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Catch and release fishing. For or against?

Millions of people worldwide enjoy the sport of fishing. I always say that one of the beauties of fishing is that it can be enjoyed by so many people on so many different levels. Some people enjoy the sport and practice ‘catch and release fishing’ while others catch to eat some or all of what they catch.

  Phang Nga

Different cultures have different philosophies regarding what they consider an enjoyable or successful day’s fishing. In Thailand it seems it’s all about eating ones catch with emphasis on the tastiest way to cook one’s quarry. This practice is the same for most Asian cultures. When faced with the option to participate in catch and release fishing, many Asian people simply don’t understand the concept.

Western cultures usually have a mixture of anglers who catch and keep and those who catch and release. I meet anglers from all over the world and was quite surprised over the last few years to learn that some western countries don’t allow catch and release fishing at all. Their beliefs are that animals feel pain so catch and release is actually cruelty to animals.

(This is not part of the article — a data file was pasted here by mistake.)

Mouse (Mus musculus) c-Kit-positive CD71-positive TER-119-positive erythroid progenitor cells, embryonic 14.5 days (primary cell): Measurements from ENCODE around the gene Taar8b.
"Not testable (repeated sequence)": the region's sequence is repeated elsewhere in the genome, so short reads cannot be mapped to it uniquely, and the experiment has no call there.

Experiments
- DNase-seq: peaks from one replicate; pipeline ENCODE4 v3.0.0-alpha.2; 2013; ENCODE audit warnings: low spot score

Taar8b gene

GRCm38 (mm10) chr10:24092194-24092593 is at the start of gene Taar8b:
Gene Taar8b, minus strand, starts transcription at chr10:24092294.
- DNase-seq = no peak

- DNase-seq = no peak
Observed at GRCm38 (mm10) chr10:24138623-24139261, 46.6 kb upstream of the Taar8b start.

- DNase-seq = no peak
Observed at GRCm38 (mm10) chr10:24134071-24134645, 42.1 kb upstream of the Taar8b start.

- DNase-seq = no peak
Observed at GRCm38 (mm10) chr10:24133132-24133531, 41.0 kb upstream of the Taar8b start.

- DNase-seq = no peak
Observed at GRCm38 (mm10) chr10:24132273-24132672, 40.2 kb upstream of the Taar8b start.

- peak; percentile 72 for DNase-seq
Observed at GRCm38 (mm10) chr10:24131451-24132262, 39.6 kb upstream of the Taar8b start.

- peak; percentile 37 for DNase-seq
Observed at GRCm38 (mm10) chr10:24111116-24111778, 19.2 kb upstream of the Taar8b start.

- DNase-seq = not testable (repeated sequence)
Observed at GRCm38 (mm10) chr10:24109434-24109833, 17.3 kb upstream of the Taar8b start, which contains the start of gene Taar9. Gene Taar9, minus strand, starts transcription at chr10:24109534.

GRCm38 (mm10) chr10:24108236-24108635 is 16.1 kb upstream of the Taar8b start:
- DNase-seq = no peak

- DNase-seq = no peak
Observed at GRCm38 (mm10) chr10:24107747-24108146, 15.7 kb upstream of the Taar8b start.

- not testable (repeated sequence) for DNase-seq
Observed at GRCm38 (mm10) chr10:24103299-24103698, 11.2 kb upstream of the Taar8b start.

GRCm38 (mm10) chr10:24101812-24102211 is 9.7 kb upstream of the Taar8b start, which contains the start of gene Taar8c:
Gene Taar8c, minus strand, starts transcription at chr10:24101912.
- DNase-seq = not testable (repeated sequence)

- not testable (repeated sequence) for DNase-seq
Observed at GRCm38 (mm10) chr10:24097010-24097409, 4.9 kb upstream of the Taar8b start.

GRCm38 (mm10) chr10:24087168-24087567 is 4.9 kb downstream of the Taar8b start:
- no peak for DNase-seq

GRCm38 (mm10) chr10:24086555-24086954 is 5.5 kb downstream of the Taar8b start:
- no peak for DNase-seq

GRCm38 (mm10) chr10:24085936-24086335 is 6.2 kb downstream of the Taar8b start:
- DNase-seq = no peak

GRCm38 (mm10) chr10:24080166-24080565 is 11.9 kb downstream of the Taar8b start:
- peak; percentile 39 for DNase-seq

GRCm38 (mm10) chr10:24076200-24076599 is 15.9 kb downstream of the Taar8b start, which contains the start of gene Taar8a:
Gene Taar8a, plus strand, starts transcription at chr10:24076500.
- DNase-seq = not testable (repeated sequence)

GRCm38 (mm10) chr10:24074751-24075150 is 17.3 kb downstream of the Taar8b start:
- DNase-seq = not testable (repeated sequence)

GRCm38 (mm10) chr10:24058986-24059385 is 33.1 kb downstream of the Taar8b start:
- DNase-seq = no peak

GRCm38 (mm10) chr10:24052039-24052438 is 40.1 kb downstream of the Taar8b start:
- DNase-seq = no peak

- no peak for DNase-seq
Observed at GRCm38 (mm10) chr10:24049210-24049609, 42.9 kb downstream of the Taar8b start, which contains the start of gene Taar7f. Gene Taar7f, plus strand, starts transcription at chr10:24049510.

Germany and Switzerland are prime examples with both countries banning catch and release fishing. The German Animal Welfare act states that “No one may cause an animal pain, suffering or harm without good reason“. German authorities say that it is OK to catch them and eat them as long as they are above a minimum size limit. The downside of this, which some are now starting to question, is that if you kill all the larger fish which are your breeding stock then where will future stocks come from?

In most western countries, including my home country of Canada, most people keep a few smaller sized table fish over the course of the year but generally practice catch and release. Canada and the USA both have certain laws regarding size limits for keeping or releasing fish. In some cases, the intention is to protect the larger fish which reproduce but in others certain larger fish must be released due to the build-up of toxins which are harmful to humans if ingested.

In some countries there are laws regarding certain species which must be killed irrelevant of size. This is the case in Australia, where all carp must be killed and disposed of away from the water’s edge. This law is based on the threat of invasive species to the natural environment and most Aussie anglers I have discussed this with agree with its importance.

Whatever your thoughts regarding catch and release, please respect all local laws and remember to take a kid fishing whenever possible.

GPS coordinate: 8.484406, 98.559621

 Contact info:

Exotic Fishing (Thailand) Co., Ltd.
English +66 88 379 9377 or Thai +66 81 199 5922
[email protected]

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